— The Gorgeous Girl • Nalbro Bartley

... man of to-day, to the peasant of the great central plain of Ireland, who is "brute-tamer, plough-maker, earth-breaker," just as truly as it does to the breaker of horses who drove furrows with a tree-knee through primordial mould; and it carries us in imagination back to the man of the Stone Age by way of many other ploughmen, by way of the last man we saw between plough-handles who appealed to our imagination, a man limned against an April sky from which the sun had passed to leave all the west that gold-green that the greatest of Westmoreland dalesmen ...
— Irish Plays and Playwrights • Cornelius Weygandt

... Boyd Dawkins has shown that the Continental Celts were still in their stone age when they invaded Europe; whence we must conclude that the original Aryans were unacquainted ...
— Early Britain - Anglo-Saxon Britain • Grant Allen

... in "Don Quixote," because it is to be found everywhere in life, and Cervantes drew from life. It is difficult to imagine a community in which the never-ceasing game of cross-purposes between Sancho Panza and Don Quixote would not be recognized as true to nature. In the stone age, among the lake dwellers, among the cave men, there were Don Quixotes and Sancho Panzas; there must have been the troglodyte who never could see the facts before his eyes, and the troglodyte who could see nothing else. But to suppose Cervantes deliberately setting himself to expound any ...
— Don Quixote • Miguel de Cervantes Saavedra

... except on the hypothesis of continuous land communication between the two continents, seeing that it is certain that the horse existed in a wild state in Europe and Asia before his domestication by man, which may be traced back almost to the stone age. Cattle and sheep as we now know them have an equally remote ancestry. Darwin finds domesticated cattle in Europe in the earliest part of the stone age, having long before developed out of wild forms akin ...
— The Story of Atlantis and the Lost Lemuria • W. Scott-Elliot

... the old camping grounds the plough share still turns up relics that carry us back to the "stone age." A careful study of these relics will tell us something about the habits and customs of the aborigines before the coming of the whites. And we have another source of information in the quaint tales and legends that drift to us out of the dim shadows of the past, which will ...
— Glimpses of the Past - History of the River St. John, A.D. 1604-1784 • W. O. Raymond

... rifle in my hand and the revolvers at my belt; one does not readily synchronize his thoughts with the stone age and the twentieth ...
— Pellucidar • Edgar Rice Burroughs

... of the early days of the Pyramids or of ancient Babylon than we do of our own. The Stone age, the dragons of the prime, are not more remote from us than is our earliest childhood. It is not so long ago for any of us; and yet, our memories of it are but veiled spectres wandering in the mazes ...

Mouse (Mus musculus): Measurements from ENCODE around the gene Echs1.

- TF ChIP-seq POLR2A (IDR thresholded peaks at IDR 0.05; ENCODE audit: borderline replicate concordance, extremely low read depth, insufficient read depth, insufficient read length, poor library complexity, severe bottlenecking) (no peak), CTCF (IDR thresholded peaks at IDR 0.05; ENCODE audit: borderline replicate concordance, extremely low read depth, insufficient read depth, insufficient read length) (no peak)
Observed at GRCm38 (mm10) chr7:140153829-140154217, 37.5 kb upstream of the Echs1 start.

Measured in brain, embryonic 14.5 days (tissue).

— Tracks of a Rolling Stone • Henry J. Coke

... the other side of the canal. On the front of the building were some quaint carvings, which gave it a picturesque appearance. Joseph seemed to be in his element at this museum. He spoke glibly and learnedly of "the stone age," "the bronze age," and "the iron age," each designated by the material of which the implements used for domestic purposes, in war and agriculture, were composed. Numberless utensils of all kinds are contained in the cabinets, classified with rare skill, and arranged with excellent ...
— Up The Baltic - Young America in Norway, Sweden, and Denmark • Oliver Optic

... Lang has remarked, following Dr. Tylor, that in this taboo the fairy mistress is "the representative of the stone age." This is so; and the reason is, because she belongs to the realm of the supernatural. When the use of metals was discovered, stone implements were discarded in ordinary life; but for ages afterwards knives of stone were used for religious purposes. There is evidence, ...
— The Science of Fairy Tales - An Inquiry into Fairy Mythology • Edwin Sidney Hartland

... procession of moving tableaux. A huge float comes along, depicting the stone age and the primitive man, every detail carefully studied from the museums. Another represents the last day of Babylon. One sees a nude captive, her golden hair and white flesh in contrast with the black velvet litter on which ...
— The Real Latin Quarter • F. Berkeley Smith

... origin of which is poetically recounted in the story of the dancing of Uzume before the cave in which the Sun-goddess had hid herself,[12] were of continental origin. Evidently these men of the god-way had passed the "stone age," and, probably without going through the intermediate bronze age, were artificers of iron and skilled in its use. Most of the names of metals and of many other substances, and the terms used in the arts and sciences, betray by their tell-tale etymology their Chinese ...